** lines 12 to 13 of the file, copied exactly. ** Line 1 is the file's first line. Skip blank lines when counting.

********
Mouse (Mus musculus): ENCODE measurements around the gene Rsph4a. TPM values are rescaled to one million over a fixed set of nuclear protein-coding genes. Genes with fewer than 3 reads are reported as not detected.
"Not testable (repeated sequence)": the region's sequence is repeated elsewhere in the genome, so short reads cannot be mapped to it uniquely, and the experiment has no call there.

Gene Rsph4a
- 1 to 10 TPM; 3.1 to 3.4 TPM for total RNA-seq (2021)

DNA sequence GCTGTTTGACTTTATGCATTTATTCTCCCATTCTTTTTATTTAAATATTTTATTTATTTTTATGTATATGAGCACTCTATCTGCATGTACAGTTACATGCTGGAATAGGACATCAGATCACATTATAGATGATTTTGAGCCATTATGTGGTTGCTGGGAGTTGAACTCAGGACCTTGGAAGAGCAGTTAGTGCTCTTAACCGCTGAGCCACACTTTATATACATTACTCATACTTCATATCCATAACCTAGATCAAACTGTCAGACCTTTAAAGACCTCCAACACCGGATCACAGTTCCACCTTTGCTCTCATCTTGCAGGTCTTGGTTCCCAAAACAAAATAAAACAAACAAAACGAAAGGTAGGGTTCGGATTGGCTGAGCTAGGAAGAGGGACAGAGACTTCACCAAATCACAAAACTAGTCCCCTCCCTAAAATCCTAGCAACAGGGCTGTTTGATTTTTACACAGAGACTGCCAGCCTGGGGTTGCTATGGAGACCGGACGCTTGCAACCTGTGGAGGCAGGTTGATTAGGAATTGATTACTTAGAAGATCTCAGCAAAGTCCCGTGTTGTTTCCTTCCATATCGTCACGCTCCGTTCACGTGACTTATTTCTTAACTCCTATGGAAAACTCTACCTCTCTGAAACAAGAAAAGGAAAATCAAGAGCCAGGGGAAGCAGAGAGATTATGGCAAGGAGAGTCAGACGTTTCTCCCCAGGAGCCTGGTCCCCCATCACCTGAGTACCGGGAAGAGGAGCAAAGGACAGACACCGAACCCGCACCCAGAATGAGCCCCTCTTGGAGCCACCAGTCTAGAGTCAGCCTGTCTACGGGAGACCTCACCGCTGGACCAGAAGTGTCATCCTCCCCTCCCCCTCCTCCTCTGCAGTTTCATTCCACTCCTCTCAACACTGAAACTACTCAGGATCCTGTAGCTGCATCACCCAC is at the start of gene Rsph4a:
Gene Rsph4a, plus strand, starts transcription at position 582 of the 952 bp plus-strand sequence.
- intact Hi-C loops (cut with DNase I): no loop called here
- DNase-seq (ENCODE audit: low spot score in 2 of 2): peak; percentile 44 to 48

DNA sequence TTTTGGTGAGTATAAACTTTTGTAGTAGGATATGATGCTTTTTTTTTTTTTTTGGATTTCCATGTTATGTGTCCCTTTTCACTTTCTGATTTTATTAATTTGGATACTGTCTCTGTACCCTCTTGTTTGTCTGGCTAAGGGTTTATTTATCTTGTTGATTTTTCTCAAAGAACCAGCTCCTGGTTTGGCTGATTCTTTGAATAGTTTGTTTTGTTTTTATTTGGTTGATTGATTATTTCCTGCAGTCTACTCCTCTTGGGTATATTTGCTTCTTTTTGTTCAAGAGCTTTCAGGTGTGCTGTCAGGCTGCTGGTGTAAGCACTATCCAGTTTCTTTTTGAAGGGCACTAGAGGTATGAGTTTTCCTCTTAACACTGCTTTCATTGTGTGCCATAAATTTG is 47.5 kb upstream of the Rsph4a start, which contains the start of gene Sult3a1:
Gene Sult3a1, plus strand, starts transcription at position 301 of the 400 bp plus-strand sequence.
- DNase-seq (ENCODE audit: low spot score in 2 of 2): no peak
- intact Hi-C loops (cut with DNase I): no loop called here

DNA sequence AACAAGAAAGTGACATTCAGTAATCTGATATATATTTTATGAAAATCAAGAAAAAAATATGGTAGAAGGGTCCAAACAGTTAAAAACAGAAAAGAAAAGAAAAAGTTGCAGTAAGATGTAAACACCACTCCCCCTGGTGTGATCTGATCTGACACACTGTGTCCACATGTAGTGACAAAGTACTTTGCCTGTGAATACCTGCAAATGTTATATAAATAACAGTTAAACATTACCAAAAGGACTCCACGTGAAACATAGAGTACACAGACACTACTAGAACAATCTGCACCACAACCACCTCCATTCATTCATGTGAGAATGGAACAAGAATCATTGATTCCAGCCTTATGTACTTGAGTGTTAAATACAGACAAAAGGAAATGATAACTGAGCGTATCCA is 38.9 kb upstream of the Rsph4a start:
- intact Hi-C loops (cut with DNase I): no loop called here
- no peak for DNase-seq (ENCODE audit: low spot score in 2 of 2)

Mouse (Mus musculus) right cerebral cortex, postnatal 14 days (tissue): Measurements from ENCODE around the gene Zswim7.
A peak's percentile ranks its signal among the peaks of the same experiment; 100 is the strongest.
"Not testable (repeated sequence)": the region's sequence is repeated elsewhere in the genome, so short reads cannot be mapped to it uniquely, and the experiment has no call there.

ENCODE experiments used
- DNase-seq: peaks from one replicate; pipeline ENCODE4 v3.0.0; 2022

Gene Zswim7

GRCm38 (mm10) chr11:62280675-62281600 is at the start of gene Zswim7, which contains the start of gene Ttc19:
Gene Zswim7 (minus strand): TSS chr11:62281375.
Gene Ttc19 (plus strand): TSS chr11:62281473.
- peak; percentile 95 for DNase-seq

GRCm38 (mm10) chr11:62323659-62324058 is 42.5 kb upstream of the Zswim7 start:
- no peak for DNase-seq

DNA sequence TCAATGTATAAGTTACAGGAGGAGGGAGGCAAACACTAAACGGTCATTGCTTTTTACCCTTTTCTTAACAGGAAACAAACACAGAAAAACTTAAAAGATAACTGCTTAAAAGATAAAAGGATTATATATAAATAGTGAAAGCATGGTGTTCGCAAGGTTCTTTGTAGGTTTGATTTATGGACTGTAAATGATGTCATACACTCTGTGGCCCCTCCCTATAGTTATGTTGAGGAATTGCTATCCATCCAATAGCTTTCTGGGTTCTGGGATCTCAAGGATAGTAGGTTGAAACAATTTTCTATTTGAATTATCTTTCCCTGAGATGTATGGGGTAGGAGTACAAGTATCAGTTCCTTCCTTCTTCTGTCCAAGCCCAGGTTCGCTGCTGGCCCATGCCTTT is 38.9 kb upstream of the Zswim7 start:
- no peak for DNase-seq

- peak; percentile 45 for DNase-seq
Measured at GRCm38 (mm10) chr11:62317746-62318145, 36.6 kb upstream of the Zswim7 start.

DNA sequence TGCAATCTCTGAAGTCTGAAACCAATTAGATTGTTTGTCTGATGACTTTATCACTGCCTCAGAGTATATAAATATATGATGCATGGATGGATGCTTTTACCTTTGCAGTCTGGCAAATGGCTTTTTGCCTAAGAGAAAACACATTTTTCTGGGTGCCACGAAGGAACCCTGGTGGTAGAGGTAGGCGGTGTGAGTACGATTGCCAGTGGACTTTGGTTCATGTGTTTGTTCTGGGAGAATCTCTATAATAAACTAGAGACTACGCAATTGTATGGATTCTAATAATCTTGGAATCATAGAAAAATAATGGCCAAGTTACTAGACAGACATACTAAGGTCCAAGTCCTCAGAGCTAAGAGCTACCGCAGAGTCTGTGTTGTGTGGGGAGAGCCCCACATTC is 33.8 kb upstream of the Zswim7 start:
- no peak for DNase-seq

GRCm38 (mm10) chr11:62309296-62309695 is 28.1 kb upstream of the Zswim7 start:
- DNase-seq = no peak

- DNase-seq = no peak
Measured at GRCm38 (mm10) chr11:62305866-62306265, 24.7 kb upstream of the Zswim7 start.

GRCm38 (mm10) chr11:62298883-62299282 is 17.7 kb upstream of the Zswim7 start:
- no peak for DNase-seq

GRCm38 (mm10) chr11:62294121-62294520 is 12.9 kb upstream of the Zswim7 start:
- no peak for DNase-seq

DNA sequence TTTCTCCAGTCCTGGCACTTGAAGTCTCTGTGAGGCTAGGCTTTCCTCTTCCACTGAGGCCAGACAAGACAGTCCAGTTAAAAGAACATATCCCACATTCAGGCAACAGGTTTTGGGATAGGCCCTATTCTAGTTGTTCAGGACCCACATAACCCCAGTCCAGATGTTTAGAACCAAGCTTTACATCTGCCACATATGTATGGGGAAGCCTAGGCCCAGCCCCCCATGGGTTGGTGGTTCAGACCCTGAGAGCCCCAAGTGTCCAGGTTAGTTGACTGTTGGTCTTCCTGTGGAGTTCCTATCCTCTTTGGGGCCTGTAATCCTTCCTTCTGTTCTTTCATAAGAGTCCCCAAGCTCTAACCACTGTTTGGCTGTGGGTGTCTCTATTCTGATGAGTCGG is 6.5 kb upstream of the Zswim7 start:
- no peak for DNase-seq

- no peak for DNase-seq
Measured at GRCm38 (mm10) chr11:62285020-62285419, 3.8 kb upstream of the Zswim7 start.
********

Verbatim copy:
- intact Hi-C loops (cut with DNase I): no loop called here

DNA sequence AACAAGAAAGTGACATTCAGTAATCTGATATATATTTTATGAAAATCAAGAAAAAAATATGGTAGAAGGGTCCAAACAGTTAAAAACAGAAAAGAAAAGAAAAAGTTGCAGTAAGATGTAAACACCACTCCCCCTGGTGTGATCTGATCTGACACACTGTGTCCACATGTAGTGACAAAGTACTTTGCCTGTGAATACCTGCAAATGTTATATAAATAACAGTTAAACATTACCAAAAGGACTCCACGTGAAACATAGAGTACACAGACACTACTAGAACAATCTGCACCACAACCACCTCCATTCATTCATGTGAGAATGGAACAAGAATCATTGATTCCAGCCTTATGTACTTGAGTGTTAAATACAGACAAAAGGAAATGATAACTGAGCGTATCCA is 38.9 kb upstream of the Rsph4a start: